FIG. 3 is another block diagram of the electronic test circuit 200 as described in various representative embodiments consistent with the teachings of the invention. In FIG. 3, the various components of the test circuit 200 have been interconnected with other circuits normally present in RAM circuits 105.

3. Detail of Self Test Circuitry—Control Circuit:

The control circuit 210 controls the execution of the test that is performed on the RAM array 250. As shown in FIG. 3, the control circuit 210, has first, second, and third control-circuit inputs 336,337,338 and first, second, third, fourth, and fifth control-circuit outputs 341,342,343,344,345. While shown as a single line, some of these interconnection may, in fact, be multiple wires.

There are a variety of industry standard tests some of which are referred to as March tests that can be employed to test the RAM array 250. The March Tests writes preselected patterns in a preselected order into the RAM array 250 and then reads them back out to verify the integrity of the memory storage cells 110. Different March tests perform their tests in a variety of ways such as whether the test sweeps up or down thru the address space of the RAM array 250 and the number of times that the test is repeated. The test or tests performed, however, could be other than a March test. Regardless of the test performed, it is the control circuit 210 that controls the test.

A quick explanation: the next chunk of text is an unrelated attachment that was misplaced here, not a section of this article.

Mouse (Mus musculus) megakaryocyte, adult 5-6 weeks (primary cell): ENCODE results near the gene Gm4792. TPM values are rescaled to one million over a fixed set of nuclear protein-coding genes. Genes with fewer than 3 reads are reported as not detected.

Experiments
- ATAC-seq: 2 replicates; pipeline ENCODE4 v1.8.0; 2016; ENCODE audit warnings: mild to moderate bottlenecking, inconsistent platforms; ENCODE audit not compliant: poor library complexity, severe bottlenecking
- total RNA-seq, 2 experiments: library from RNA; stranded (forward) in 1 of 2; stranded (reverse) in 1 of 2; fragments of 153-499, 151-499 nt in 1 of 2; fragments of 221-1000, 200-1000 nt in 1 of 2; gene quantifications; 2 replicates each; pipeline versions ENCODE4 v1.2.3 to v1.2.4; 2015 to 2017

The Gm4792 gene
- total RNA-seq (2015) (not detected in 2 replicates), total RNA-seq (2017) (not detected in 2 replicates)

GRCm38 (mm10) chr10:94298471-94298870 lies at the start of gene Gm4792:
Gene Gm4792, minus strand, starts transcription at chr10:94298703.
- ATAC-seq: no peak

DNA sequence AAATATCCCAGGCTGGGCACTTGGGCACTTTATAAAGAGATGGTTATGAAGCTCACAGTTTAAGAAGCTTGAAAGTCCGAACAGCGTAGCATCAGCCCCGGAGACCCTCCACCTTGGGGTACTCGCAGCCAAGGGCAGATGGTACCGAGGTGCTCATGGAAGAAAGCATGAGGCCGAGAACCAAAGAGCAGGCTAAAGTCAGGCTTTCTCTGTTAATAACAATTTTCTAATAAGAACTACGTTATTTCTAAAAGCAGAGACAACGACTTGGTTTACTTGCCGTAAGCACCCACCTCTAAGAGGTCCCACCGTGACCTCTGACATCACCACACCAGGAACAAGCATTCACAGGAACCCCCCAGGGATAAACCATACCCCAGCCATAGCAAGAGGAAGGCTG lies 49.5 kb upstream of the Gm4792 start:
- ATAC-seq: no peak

As the control circuit 210 interacts with the other elements performing the test, various functions and aspects of the control circuit 210 will be discussed in connection with those other elements.

4. Detail of Self Test Circuitry—Test Address Selection Circuit:

The address selection circuit 120 comprises a sequencer 355, an address multiplexer 365, a RAM address register 305, and a comparator 375.

The control circuit 210 sends a first command 350 to the sequencer 355 at a sequencer control input 356 of the sequencer 355. The sequencer 355 also has sequencer data input 357 and a sequencer output 358. The sequencer 355 increments or decrements a memory address 360, wherein the memory address 360 is the memory address of the cell 110 selected for test and stored in the RAM address register 305. The result of the incrementation/decrementation, i.e., the output value of the sequencer 355, is referred to as an indexed memory address 361. Incrementation and decrementation can occur in random or in a preselected pattern, the simplest being to increment or decrement by a single address space. The sequencer control input 356 receives various commands from the first control-circuit output 341 of the control circuit 210. One of these commands is a command to increment. When the increment command is received, the sequencer 355 increments the memory address 360. Another of these commands is a command to decrement. When the decrement command is received, the sequencer 355 decrements the memory address 360.